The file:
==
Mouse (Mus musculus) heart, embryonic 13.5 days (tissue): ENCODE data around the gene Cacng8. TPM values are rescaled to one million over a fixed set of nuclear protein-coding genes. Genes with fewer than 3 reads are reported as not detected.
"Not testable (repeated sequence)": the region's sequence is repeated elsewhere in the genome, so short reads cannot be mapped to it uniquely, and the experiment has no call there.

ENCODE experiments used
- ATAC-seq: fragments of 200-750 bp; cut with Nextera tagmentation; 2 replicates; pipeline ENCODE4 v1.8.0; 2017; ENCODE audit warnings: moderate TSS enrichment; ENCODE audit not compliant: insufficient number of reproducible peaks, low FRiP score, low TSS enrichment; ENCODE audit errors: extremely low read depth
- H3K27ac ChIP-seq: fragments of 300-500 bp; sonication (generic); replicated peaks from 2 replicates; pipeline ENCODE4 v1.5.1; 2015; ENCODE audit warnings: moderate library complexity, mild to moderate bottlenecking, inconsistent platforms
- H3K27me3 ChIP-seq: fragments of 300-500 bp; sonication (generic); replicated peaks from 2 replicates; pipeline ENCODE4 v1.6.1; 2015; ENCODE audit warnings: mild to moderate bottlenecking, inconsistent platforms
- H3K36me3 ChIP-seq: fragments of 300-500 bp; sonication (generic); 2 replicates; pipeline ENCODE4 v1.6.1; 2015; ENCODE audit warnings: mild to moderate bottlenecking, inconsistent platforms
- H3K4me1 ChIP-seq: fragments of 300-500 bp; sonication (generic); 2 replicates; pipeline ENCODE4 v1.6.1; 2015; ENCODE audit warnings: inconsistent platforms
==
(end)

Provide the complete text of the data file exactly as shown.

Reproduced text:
Mouse (Mus musculus) heart, embryonic 13.5 days (tissue): ENCODE data around the gene Cacng8. TPM values are rescaled to one million over a fixed set of nuclear protein-coding genes. Genes with fewer than 3 reads are reported as not detected.
"Not testable (repeated sequence)": the region's sequence is repeated elsewhere in the genome, so short reads cannot be mapped to it uniquely, and the experiment has no call there.

ENCODE experiments used
- ATAC-seq: fragments of 200-750 bp; cut with Nextera tagmentation; 2 replicates; pipeline ENCODE4 v1.8.0; 2017; ENCODE audit warnings: moderate TSS enrichment; ENCODE audit not compliant: insufficient number of reproducible peaks, low FRiP score, low TSS enrichment; ENCODE audit errors: extremely low read depth
- H3K27ac ChIP-seq: fragments of 300-500 bp; sonication (generic); replicated peaks from 2 replicates; pipeline ENCODE4 v1.5.1; 2015; ENCODE audit warnings: moderate library complexity, mild to moderate bottlenecking, inconsistent platforms
- H3K27me3 ChIP-seq: fragments of 300-500 bp; sonication (generic); replicated peaks from 2 replicates; pipeline ENCODE4 v1.6.1; 2015; ENCODE audit warnings: mild to moderate bottlenecking, inconsistent platforms
- H3K36me3 ChIP-seq: fragments of 300-500 bp; sonication (generic); 2 replicates; pipeline ENCODE4 v1.6.1; 2015; ENCODE audit warnings: mild to moderate bottlenecking, inconsistent platforms
- H3K4me1 ChIP-seq: fragments of 300-500 bp; sonication (generic); 2 replicates; pipeline ENCODE4 v1.6.1; 2015; ENCODE audit warnings: inconsistent platforms